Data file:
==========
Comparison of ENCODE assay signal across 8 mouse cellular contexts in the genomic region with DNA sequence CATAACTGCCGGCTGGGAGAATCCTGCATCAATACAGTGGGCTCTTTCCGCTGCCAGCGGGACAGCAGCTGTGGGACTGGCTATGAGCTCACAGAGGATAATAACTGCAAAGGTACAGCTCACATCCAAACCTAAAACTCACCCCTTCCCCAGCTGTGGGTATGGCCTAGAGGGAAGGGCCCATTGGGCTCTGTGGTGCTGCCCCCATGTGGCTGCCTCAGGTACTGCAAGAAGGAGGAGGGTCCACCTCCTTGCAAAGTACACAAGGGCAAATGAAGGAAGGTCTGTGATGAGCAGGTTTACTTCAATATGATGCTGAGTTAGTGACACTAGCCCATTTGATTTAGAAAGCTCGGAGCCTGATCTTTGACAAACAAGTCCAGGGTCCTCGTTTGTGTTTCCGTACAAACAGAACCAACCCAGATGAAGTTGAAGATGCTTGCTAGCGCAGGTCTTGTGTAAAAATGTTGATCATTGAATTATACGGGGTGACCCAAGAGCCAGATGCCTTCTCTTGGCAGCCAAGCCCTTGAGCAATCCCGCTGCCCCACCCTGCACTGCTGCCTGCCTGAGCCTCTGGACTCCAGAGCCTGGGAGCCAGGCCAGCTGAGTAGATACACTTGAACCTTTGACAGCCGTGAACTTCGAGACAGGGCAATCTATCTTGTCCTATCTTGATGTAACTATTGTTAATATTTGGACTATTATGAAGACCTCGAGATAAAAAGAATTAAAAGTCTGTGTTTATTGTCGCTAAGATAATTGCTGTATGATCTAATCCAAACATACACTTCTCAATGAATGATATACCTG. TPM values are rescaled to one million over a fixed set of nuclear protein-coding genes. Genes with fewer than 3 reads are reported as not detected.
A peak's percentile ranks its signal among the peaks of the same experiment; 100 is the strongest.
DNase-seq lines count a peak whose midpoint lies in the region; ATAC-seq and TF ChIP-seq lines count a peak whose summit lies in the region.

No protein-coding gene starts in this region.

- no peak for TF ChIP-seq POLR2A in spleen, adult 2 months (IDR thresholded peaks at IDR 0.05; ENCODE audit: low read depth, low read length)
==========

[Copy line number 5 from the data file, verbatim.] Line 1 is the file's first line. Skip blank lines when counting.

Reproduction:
- no peak for TF ChIP-seq POLR2A in spleen, adult 2 months (IDR thresholded peaks at IDR 0.05; ENCODE audit: low read depth, low read length)